• Nearly Beaten Olympic Champion Hughes credits the narrow defeat of Usain Bolt in the 200m in 2015 at his first Diamond League meeting – the Adidas Grand Prix in New York – as one of his most memorable races.”Just before I turned the corner, I realized I was dating Usain. I started running for my life,” Hughes said. “I got to the finish line and I was still with him. I tried to lean forward but his stride was longer than mine, the whole stadium thought I won.”Everyone said “No!” The race made headlines in Anguilla and Hughes remembers the motorcycle parts and banners that bore his name.


  • He is currently the British record holder:

On the morning of June 24, 2023, before starting the New York Grand Prix, Hughes clocked an estimated race time of 9.83 seconds. He achieved just that, and it was a win that shaved 0.04 seconds off the British record set by Jamaican-born British Olympic champion Linford Christie at the 1993 World Championships in Stuttgart

  • He lost his chance to win an Olympic medal:
Twice. Hughes tore ligaments in his right knee after falling during a competition in 2016 and missed the Rio Summer Olympics. At the 2020 Tokyo Olympics, he qualified for the 100m final but failed to fight for a medal due to a false start. Hughes later said the accident was caused by a sudden twitch in his left calf while he was in a fixed position in the starting blocks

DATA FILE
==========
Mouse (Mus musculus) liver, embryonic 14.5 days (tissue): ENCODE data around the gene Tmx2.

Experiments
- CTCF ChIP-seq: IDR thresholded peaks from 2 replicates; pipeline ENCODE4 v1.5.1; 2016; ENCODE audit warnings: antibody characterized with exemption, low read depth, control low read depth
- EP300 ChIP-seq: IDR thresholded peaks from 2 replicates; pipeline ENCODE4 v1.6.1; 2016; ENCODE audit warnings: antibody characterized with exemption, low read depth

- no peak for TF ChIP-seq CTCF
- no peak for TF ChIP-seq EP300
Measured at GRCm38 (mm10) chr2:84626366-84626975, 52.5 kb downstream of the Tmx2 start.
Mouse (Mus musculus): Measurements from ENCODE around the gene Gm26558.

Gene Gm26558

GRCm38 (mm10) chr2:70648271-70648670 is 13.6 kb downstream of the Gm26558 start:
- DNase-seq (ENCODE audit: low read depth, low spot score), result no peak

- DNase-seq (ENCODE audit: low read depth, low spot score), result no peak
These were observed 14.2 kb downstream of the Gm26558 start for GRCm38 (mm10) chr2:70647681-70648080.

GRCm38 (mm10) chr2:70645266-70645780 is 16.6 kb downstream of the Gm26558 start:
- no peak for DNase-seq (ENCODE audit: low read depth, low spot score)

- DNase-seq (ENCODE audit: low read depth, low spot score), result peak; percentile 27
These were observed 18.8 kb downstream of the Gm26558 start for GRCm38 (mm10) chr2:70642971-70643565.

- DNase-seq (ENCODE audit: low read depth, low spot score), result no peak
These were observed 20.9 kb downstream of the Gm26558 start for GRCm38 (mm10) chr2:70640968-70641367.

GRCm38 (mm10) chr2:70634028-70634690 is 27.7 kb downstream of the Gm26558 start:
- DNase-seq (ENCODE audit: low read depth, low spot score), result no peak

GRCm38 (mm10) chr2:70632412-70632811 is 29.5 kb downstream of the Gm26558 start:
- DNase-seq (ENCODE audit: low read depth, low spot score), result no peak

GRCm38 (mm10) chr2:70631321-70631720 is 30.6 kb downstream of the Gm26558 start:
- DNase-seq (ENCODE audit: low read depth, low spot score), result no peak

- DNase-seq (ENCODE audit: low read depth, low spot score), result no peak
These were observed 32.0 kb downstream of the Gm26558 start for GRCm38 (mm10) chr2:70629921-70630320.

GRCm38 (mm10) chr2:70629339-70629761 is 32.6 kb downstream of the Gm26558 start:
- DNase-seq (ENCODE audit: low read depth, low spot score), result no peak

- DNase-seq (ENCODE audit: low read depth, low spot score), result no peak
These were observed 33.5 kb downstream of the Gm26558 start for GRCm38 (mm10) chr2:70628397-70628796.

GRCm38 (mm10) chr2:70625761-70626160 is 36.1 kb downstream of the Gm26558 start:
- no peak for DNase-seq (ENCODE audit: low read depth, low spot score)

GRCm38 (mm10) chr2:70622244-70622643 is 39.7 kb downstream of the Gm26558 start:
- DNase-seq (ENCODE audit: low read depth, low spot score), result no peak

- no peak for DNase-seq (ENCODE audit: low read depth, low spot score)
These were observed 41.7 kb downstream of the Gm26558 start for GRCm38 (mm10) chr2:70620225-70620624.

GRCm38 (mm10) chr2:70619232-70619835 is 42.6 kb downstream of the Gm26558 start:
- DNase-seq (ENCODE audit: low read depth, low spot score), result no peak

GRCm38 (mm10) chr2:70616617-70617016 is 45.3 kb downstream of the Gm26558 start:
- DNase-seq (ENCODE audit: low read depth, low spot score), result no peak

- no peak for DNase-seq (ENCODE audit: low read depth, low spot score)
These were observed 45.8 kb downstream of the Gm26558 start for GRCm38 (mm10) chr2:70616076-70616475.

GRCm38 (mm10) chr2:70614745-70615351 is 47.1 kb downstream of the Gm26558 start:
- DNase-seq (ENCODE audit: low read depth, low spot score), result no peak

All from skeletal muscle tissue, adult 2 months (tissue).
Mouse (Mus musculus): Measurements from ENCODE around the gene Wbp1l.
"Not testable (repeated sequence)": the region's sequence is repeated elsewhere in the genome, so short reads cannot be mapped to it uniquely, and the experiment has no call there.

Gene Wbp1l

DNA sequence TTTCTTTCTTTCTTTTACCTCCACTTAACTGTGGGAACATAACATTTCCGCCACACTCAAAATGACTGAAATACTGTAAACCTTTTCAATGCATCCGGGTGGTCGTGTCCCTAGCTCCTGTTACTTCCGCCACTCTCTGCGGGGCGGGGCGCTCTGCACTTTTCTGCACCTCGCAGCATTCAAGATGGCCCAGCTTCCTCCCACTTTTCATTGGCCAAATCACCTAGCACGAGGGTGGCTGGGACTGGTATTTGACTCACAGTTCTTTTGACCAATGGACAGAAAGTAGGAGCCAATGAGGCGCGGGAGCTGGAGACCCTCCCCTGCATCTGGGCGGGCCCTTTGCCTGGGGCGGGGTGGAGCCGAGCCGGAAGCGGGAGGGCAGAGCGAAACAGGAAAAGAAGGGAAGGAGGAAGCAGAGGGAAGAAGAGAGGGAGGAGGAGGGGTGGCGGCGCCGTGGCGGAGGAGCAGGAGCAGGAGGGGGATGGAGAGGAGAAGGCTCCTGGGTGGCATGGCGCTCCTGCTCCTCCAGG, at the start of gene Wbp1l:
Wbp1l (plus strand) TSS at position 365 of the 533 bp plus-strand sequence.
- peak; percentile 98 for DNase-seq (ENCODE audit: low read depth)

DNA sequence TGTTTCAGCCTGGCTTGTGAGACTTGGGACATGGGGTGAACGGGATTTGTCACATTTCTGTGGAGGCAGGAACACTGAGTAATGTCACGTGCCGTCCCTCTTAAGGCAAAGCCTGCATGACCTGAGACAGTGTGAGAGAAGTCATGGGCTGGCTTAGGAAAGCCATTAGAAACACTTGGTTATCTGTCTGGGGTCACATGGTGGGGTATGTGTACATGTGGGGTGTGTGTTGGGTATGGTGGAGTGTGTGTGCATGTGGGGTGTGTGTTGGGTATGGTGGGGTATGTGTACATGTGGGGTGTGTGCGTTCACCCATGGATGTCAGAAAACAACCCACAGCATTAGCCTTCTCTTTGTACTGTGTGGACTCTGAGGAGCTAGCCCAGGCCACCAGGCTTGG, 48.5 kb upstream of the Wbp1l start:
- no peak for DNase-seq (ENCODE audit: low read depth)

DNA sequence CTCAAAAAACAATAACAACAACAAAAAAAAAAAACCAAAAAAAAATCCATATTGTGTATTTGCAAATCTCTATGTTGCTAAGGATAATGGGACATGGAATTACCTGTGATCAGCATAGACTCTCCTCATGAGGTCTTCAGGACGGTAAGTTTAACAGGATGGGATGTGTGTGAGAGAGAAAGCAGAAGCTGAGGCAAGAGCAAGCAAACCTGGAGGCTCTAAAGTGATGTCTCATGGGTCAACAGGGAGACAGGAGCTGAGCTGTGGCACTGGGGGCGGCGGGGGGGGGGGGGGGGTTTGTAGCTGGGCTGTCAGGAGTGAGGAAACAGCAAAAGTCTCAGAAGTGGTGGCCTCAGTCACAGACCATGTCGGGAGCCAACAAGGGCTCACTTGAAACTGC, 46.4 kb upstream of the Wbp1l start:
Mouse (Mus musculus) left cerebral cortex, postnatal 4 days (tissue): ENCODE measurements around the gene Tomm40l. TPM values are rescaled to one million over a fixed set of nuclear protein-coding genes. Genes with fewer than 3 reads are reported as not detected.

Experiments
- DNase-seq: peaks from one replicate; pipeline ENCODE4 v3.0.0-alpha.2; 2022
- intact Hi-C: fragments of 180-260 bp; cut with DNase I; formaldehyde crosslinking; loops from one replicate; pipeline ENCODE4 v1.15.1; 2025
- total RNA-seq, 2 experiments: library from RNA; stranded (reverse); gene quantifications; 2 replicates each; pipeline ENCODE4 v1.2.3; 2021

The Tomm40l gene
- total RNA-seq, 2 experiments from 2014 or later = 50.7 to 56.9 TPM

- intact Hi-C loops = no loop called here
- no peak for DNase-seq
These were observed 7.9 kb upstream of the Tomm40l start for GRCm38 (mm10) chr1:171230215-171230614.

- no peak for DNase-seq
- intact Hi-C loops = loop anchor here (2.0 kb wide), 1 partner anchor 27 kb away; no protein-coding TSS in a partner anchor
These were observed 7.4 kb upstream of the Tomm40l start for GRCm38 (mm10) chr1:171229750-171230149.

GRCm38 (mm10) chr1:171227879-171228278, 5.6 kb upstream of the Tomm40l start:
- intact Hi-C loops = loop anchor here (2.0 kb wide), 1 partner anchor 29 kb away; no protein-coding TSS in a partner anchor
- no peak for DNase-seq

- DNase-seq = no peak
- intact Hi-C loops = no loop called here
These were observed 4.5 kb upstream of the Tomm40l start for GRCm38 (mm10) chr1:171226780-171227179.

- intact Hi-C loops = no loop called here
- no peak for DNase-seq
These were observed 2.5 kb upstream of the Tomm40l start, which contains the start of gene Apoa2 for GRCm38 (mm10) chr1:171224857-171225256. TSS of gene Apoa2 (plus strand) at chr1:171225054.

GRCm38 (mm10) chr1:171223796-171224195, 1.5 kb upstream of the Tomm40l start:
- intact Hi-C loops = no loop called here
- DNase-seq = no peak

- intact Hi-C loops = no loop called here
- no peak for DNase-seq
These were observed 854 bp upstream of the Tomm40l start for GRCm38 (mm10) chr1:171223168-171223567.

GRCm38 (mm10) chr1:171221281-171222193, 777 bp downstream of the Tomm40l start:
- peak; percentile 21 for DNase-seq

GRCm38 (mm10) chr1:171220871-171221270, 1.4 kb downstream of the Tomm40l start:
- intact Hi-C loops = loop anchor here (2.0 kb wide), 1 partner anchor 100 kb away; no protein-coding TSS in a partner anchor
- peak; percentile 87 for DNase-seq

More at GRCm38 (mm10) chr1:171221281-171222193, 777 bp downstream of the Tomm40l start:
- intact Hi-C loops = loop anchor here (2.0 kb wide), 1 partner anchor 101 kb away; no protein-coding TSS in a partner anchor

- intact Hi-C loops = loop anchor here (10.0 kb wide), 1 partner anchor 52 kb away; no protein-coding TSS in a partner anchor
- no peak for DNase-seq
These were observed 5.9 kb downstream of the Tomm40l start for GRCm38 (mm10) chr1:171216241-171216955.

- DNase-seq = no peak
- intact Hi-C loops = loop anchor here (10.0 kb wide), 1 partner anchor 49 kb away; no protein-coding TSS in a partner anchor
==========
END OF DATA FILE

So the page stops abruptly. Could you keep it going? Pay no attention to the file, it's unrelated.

• He is food conscious:

Hughes began investing in his diet at the age of 18. To date, his diet is very conservative, influenced in part by a close friend who is a bodybuilder. Her morning routine includes a fruit smoothie, preferably bananas, pineapple, watermelon, and melon. Sometimes spinach and oatmeal are mixed. Its protein base consists of boiled eggs, omelets, fish, and chicken. She likes to hydrate with coconut water daily and never leaves the house without a snack, usually a Nature Valley granola bar. “Nutrition helps a lot, believe me,” Hughes said. “It helps prevent injuries. Because your body is always nourished, it doesn’t feed itself.” While she was kicking her addiction to chocolate cake, she maintains a ritual of having a bowl of cornflakes before bed, which she says helps her fall asleep. On rare occasions, he goes crazy over a Burger King cheeseburger.


  • He likes to stretch during the flight:

During the flight, Hughes goes to the back of the plane to stretch. “I don’t care if anyone is watching me,” she said. Once he’s landed, try to get around by walking 50 meters on the hotel sidewalk for a maximum of 15 minutes, or put on compression boots and then have his legs rinsed by a physical therapist.

  • Can fly an airplane:
When he was 11, Hughes flew with a pilot from Anguilla to the British Virgin Islands. He remembers sitting in the cockpit and wanting to play instruments on the plane. It was only after the plane had landed and come to a standstill that he had a chance to take the helm. This experience encouraged him to dream of becoming a pilot. He achieved his childhood goal of getting his pilot’s license in 2018, seven months after studying at the Caribbean Aviation Training Center in Jamaica. In order not to disturb the platforms, he often arrived in the middle of the airport at 5 a.m. “I had to make a lot of sacrifices to get there,” she said, noting that she had considered getting a license several times. Flying is now a way to while away the time before afternoon sessions at the racetrack. He sometimes flew a Cessna 172, a single-engine propeller aircraft, up to four days a week for an hour and as far as Montego Bay, Jamaica.